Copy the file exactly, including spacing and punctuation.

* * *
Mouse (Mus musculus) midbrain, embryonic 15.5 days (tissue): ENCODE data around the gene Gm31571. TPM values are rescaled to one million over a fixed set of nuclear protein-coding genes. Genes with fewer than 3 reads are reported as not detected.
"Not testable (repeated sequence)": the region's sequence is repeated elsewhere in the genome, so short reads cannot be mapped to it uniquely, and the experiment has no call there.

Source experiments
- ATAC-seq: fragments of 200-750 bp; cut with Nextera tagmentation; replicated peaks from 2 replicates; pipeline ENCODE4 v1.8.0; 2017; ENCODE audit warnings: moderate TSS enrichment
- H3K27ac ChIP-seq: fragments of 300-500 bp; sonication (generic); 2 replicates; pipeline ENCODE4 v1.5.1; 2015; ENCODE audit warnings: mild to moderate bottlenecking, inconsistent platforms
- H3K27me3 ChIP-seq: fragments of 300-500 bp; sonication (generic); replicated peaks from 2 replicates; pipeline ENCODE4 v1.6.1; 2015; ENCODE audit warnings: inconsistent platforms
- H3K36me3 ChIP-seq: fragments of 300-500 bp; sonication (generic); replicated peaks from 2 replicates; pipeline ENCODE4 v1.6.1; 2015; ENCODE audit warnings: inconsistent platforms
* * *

Mouse (Mus musculus) midbrain, embryonic 15.5 days (tissue): ENCODE data around the gene Gm31571. TPM values are rescaled to one million over a fixed set of nuclear protein-coding genes. Genes with fewer than 3 reads are reported as not detected.
"Not testable (repeated sequence)": the region's sequence is repeated elsewhere in the genome, so short reads cannot be mapped to it uniquely, and the experiment has no call there.

Source experiments
- ATAC-seq: fragments of 200-750 bp; cut with Nextera tagmentation; replicated peaks from 2 replicates; pipeline ENCODE4 v1.8.0; 2017; ENCODE audit warnings: moderate TSS enrichment
- H3K27ac ChIP-seq: fragments of 300-500 bp; sonication (generic); 2 replicates; pipeline ENCODE4 v1.5.1; 2015; ENCODE audit warnings: mild to moderate bottlenecking, inconsistent platforms
- H3K27me3 ChIP-seq: fragments of 300-500 bp; sonication (generic); replicated peaks from 2 replicates; pipeline ENCODE4 v1.6.1; 2015; ENCODE audit warnings: inconsistent platforms
- H3K36me3 ChIP-seq: fragments of 300-500 bp; sonication (generic); replicated peaks from 2 replicates; pipeline ENCODE4 v1.6.1; 2015; ENCODE audit warnings: inconsistent platforms